Scientific American

Prof. Alexey Makarin and his colleagues have found that following the arrival of Facebook, depression, anxiety and diminished academic performance increased across U.S. colleges, reports Jesse Greenspan for Scientific American. “Makarin says much of the harm they documented came from social comparisons,” explains Greenspan.

National Public Radio (NPR)

Prof. Alexey Makarin speaks with NPR’s Michaeleen Doucleff about his research examining the impact of social media on teen mental health. "The body of literature seems to suggest that indeed, social media has negative effects on mental health, especially on young adults' mental health," says Makarin.


Prof. Aleksander Mądry’s testimony before a House subcommittee was highlighted by Politico fellow Mohar Chatterjee in a recent newsletter exploring how large tech companies are dominating how generative AI technologies are developed and utilized. During his testimony, Mądry emphasized that “very few players will be able to compete, given the highly specialized skills and enormous capital investments the building of such systems requires.”

Financial Times

Writing for the Financial Times, Prof. David Rand explores how social media platforms could channel partisan motivations to help moderate the spread of misinformation online. “Combating misinformation is a challenge requiring a wide range of approaches,” writes Rand. “Our work suggests that an important route for social media companies to save democracy from misinformation is to democratize the moderation process itself.”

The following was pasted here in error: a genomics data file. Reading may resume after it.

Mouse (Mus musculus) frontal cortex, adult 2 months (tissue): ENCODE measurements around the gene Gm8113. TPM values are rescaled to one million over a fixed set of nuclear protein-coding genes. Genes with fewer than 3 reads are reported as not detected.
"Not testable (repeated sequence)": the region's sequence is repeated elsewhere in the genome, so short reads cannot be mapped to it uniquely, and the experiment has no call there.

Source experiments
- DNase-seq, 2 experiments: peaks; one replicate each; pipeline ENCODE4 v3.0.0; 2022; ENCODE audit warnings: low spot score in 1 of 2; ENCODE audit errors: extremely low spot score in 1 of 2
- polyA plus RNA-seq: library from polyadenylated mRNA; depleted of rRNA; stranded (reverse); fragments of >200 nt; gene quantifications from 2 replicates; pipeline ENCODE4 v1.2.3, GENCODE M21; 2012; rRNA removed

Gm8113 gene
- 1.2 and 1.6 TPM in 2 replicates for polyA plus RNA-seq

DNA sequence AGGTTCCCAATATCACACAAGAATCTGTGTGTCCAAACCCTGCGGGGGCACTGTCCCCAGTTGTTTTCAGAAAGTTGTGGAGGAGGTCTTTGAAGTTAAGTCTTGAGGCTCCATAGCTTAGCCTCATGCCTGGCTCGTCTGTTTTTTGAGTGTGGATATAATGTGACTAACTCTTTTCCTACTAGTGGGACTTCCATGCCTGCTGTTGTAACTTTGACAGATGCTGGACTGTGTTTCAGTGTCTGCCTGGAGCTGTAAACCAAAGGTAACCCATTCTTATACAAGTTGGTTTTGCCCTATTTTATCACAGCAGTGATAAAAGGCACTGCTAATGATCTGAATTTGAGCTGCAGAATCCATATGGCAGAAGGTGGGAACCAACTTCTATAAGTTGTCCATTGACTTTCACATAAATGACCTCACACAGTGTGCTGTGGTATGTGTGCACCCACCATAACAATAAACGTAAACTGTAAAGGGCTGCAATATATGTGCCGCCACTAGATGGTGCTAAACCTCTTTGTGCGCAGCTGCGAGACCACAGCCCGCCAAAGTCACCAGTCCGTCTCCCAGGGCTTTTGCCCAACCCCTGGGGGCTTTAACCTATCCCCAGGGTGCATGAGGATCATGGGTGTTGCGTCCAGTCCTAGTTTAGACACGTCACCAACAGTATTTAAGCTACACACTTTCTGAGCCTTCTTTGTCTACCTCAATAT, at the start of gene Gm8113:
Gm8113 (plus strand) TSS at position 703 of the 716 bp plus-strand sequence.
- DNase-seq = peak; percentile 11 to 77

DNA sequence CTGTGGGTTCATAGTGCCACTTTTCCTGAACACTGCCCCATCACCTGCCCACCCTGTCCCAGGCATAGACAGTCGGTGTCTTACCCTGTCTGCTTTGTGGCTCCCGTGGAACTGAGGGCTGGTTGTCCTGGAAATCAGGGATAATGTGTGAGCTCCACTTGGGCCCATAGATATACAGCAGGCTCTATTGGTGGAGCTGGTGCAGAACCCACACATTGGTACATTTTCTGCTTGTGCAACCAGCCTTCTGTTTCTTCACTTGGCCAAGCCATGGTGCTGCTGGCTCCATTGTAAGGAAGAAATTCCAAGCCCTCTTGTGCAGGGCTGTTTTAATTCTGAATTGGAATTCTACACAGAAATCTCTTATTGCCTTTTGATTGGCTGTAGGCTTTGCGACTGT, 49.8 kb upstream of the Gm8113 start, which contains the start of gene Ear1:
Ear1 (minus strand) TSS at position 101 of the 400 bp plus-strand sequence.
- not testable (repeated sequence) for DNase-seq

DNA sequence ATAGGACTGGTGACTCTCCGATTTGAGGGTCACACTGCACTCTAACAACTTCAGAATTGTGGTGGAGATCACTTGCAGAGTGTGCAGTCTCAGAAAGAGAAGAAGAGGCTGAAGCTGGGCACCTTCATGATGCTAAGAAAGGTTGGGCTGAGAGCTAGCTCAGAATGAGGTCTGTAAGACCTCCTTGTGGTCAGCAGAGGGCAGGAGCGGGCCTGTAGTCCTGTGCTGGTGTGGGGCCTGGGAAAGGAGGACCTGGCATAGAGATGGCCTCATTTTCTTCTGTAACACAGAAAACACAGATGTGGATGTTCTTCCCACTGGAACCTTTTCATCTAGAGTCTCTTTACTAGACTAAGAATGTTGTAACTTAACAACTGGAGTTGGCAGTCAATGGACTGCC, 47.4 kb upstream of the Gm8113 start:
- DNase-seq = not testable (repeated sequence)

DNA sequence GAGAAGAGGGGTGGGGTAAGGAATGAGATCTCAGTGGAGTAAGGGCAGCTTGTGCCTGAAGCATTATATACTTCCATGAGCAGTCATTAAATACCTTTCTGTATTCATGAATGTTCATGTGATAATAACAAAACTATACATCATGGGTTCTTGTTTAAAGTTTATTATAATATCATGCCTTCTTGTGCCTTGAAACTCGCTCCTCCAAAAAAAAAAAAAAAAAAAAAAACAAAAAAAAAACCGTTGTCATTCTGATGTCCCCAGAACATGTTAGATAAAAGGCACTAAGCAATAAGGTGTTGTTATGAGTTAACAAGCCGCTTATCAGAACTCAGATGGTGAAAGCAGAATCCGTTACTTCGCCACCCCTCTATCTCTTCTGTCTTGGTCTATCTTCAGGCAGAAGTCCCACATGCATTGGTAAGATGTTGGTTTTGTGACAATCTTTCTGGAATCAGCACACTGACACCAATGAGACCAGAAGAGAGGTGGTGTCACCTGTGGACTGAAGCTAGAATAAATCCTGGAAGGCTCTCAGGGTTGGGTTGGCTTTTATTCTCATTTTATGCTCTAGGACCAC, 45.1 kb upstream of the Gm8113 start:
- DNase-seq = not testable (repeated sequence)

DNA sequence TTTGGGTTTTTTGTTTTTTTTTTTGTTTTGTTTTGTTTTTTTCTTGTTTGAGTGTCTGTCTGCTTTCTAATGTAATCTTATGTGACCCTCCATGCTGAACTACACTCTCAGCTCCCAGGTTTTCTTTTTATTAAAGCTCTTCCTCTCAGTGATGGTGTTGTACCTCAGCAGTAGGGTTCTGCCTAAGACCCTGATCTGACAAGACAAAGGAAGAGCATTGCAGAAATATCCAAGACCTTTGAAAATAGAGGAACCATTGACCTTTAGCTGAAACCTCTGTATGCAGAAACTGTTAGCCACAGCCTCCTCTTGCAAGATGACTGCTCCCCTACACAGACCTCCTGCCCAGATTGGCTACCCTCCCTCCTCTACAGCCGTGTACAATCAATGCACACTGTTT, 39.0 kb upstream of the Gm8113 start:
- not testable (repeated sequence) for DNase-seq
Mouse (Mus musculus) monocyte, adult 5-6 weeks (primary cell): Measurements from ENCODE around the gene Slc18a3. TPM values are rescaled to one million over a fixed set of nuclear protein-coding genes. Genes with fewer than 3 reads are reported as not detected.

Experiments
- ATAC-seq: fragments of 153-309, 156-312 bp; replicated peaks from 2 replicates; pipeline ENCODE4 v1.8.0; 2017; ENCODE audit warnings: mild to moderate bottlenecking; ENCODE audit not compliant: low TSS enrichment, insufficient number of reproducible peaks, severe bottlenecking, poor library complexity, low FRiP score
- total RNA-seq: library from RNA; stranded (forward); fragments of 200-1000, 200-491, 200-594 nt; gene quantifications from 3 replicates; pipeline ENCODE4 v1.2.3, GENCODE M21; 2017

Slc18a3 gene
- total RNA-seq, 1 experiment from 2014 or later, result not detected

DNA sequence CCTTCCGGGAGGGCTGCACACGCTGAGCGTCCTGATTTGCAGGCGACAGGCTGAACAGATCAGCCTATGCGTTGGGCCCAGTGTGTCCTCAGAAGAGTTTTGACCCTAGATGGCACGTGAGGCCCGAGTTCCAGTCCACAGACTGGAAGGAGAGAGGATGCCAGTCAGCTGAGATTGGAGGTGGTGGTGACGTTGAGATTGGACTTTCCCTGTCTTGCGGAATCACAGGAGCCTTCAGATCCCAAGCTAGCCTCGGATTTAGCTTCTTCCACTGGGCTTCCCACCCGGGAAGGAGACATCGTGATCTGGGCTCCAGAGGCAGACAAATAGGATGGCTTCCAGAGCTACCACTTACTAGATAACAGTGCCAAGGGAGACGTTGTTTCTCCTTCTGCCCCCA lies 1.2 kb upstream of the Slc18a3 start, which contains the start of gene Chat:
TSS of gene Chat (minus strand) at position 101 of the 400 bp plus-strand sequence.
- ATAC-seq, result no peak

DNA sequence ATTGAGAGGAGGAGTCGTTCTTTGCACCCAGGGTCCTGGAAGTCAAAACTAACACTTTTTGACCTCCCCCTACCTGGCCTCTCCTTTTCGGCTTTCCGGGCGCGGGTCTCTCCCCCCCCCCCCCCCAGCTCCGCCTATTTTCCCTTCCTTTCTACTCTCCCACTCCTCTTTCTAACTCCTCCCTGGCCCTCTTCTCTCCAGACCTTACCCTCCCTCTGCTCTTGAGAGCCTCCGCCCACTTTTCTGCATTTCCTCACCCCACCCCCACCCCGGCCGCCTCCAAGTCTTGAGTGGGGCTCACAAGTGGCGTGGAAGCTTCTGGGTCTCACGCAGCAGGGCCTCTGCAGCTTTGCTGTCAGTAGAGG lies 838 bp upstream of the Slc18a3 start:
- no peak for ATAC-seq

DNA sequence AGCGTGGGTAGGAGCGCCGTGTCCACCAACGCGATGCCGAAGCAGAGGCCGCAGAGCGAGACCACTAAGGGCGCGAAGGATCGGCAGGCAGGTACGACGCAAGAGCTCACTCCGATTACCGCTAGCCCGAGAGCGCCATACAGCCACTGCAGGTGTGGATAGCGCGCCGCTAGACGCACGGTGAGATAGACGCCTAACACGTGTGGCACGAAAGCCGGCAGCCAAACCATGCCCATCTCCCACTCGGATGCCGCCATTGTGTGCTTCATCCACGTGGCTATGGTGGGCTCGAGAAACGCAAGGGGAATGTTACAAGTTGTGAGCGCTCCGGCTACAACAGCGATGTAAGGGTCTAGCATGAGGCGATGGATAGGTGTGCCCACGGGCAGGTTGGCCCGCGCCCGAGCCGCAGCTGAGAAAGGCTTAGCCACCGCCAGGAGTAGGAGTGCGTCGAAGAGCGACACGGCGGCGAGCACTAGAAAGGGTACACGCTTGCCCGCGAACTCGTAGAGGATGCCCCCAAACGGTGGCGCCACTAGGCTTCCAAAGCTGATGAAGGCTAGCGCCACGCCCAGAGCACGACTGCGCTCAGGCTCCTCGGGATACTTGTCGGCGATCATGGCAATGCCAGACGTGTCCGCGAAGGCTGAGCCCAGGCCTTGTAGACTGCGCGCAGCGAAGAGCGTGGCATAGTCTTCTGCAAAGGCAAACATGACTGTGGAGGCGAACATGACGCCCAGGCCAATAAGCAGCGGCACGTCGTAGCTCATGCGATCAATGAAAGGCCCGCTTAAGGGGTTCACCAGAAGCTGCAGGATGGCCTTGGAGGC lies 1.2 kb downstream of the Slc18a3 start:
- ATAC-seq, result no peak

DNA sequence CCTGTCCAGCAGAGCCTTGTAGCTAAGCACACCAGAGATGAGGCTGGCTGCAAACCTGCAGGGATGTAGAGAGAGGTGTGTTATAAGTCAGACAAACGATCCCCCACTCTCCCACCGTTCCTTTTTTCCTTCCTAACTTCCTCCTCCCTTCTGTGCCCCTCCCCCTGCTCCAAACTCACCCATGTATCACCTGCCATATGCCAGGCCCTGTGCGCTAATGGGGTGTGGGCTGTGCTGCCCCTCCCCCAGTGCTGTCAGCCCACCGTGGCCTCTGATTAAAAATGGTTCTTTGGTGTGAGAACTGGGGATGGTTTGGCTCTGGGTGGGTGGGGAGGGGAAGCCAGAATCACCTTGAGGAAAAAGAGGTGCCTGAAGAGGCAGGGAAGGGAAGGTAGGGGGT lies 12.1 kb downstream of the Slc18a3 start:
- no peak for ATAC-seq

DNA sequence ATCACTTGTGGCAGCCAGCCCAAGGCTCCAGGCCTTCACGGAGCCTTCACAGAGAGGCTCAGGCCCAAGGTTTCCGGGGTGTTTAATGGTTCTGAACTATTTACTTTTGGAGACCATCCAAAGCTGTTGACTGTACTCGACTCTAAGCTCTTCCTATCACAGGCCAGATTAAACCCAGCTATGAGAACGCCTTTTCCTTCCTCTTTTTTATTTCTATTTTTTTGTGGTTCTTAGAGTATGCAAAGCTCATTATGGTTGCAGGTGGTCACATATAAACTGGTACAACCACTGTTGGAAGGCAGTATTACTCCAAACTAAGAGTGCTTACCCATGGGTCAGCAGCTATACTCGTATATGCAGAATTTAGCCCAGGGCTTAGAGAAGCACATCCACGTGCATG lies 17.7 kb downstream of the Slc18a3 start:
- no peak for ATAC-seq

Times Higher Education

Writing for Times Higher Ed, Prof. Andres Sevtsuk explores how campus design can boost communication and exchange between researchers. “Low-rise, high-density buildings with interconnected walkways and shared public spaces are more likely to maximize encounters,” writes Sevtsuk. “In colder climates, having indoor walking paths between buildings can help ensure that encounters continue during colder parts of the year.”


At MIT’s AI Policy Forum Summit, which was focused on exploring the challenges facing the implementation of AI technologies across a variety of sectors, SEC Chair Gary Gensler and MIT Schwarzman College of Computing Dean Daniel Huttenlocher discussed the impact of AI on the world of finance. “If someone is relying on open-AI, that's a concentrated risk and a lot of fintech companies can build on top of it,” Gensler said. “Then you have a node that's every bit as systemically relevant as maybe a stock exchange."


Lynn (Lynja) Davis ’77 speaks with Forbes about how after a 29-year career in engineering she has found online stardom as a content creator, with the cooking videos she creates with her son, Tim, scooping up millions of views. “Now I understand the phrase, ‘if you love what you do, you’ll never work a day in your life,’” says Davis. “I love making these videos with Tim because it’s so creative and collaborative, and it has made us so much closer.”

The Washington Post

Washington Post columnist Dana Milbank spotlights postdoctoral research associate Brian Guay’s research examining why “Republicans share between 200 percent and 500 percent more fake news (fabrications published by sites masquerading as news outlets) than Democrats.” Guay explains that “the issue primarily seems to be a supply issue. There’s just way more fake news on the right than the left.”